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HOW MANY SPECIES OF MUNCHKINS ARE IN THE LAND OF OZ?
“We represent the Lullaby League …”–The Munchkins
“We represent the Lollipop Guild …”–The Munchkins in ‘The Wizard of Oz’
On this planet, there are five major kingdoms of life forms categorized as follows:
2/ One-Celled Organisms
3/ Mushroom, Molds, Fungi
4/ Multi-Cellular Plants
5/ Multi-Cellular Animals
The number of different forms of life–the tremendous variety of life on this planet–is virtually beyond comprehension. Think of how many different kinds of birds you’ve seen. Take a wild guess as to how many species of fish swim in the waters of the world. How many mammals or reptiles might there be, not to mention plants and insects?
Biologists are still trying to count the number of different life organisms on the planet. Consider the probability that an estimated TWO BILLION SPECIES have lived on Earth, of which as many as 99.9 percent are now EXTINCT! So, there probably aren’t that many left, right?
There are still estimated to be about 30,000,000 (thirty million!) different species of organisms still living on Earth. There are estimated to be more than 400,000 species of plants, alone. Do you like bugs? There are more than 1,000,000 species of insects (yes, that’s one million). There are 30,000 different subspecies of spiders! Not to mention the 30,000 species of beetles, 20,000 species of moths and 20,000 species of ants, bees and wasps. Researchers have estimated that for every human being there are one billion insects on Earth!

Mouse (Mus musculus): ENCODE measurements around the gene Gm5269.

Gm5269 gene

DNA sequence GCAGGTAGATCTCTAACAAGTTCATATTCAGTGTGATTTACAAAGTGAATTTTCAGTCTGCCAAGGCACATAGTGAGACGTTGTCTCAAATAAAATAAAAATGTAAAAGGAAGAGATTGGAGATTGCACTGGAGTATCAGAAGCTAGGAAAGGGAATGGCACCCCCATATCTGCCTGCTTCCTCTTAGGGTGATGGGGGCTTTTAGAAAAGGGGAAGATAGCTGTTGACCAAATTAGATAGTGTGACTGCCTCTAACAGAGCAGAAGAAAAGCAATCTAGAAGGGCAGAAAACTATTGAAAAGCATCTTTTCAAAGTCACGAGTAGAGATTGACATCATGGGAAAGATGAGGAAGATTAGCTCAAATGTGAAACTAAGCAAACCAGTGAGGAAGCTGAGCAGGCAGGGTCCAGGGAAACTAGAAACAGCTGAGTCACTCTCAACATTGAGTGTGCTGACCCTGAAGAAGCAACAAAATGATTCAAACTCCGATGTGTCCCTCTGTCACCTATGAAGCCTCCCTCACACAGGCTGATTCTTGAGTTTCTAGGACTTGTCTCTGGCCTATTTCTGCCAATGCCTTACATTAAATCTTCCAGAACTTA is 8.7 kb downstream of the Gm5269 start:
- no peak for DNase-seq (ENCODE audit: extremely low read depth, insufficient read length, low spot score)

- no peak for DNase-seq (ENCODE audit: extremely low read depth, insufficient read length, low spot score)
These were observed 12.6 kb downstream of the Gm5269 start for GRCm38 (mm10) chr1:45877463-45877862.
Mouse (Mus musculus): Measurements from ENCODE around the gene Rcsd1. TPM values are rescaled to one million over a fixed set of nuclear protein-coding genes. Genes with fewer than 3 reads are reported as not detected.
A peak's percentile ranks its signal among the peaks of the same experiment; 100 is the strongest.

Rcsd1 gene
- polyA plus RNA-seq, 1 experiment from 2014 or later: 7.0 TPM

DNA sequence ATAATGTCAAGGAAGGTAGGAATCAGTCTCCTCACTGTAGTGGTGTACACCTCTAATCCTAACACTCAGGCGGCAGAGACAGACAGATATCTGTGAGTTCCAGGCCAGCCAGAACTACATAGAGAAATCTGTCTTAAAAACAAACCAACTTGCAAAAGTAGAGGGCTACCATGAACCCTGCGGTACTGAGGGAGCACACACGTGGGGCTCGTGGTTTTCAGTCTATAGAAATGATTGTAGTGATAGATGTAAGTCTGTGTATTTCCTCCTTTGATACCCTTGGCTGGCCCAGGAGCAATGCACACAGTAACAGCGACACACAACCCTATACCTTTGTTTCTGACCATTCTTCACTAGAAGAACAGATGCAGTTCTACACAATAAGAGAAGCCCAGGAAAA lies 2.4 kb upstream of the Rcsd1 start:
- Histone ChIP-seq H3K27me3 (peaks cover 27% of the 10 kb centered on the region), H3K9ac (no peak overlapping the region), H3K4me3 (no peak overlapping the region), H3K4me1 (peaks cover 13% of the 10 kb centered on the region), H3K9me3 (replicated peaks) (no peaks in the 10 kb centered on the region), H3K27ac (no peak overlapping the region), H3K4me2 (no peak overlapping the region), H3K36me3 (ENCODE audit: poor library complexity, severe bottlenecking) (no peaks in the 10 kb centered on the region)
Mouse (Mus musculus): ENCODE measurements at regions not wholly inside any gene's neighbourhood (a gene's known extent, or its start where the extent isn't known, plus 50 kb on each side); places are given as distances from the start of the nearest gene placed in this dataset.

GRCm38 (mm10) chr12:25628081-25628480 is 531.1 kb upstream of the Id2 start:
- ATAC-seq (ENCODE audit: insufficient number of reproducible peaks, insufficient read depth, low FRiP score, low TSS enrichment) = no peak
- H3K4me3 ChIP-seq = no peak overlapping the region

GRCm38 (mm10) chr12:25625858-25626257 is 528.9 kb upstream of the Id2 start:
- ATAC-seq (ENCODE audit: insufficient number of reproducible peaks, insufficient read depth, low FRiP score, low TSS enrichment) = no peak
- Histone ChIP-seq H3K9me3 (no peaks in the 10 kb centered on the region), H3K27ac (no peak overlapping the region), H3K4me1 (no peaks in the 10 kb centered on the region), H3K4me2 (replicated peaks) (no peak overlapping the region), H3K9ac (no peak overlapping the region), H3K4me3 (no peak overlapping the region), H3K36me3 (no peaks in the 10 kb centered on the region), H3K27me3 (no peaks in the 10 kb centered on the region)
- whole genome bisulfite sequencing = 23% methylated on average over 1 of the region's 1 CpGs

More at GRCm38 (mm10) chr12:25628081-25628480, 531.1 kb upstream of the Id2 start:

There are more than 9,000 species of birds, 4,000 species of mammals (1,700 are rodents), 10,000 species of roundworms, 4,000 species of amphibians, 21,000 species of bony fish and 6,000 species of reptiles. Don’t even think about the nearly unfathomable variety of invertebrate life in the oceans. Scientists will be working for a very long time to identify everything that lives in the waters of the world.
That’s just life in the macrocosm of Earth; i.e., just those life forms that we can see easily with the naked eye. How does this apply to the microcosm of relatively invisible animals?
There are 4,000 known species of bacteria. On the average human body, about 600 million bacteria live on the skin. The skin under your arms carries close to 500,000 bacteria and your forearm is a thriving metropolis that is home to over 12,000 bacteria per square inch! The bacteria population INSIDE your body is too numerous to count.
Then there are all the species of protozoa, algae, fungi and bacteria that eat carbon dioxide and hydrogen and produce methane as a byproduct.
In addition to the vast number of species, consider the fact that each individual cell in any complex organism is, in fact, a separate, distinct life entity. There are about 75 trillion cells in the average human body. The size of a single cell varies from the thickness of a few thousand atoms, to the largest single cell (an ostrich egg), measuring about 20 inches in diameter.
The sheer volume and diversity of life forms would seem to defy the probability of any coincidental, circumstantial, accidental or spontaneous development of the unthinkably vast, complex, intricately coordinated, precisely structured, cooperatively balanced, and yet, ingeniously bizarre, incongruously grotesque and downright peculiar variety of life on Earth. (Remember, we aren’t even counting the 99 percent of life forms that USED to live on the planet, which are now extinct!)
In the 150 years since Darwin and others have re-proposed the Theory of Evolution, no one has ever demonstrated it to be true. Not a single one of any of this immense number of species have ever successfully interbred and created a fertile reproductive combination of two different species.
The point is this: Darwin’s theory does not provide us with a workable solution. The missing pieces of the puzzle are still missing, namely: where did man and the other life forms on this planet come from?”
— Excerpted from the book, THE OZ FACTORS, by Lawrence R. Spencer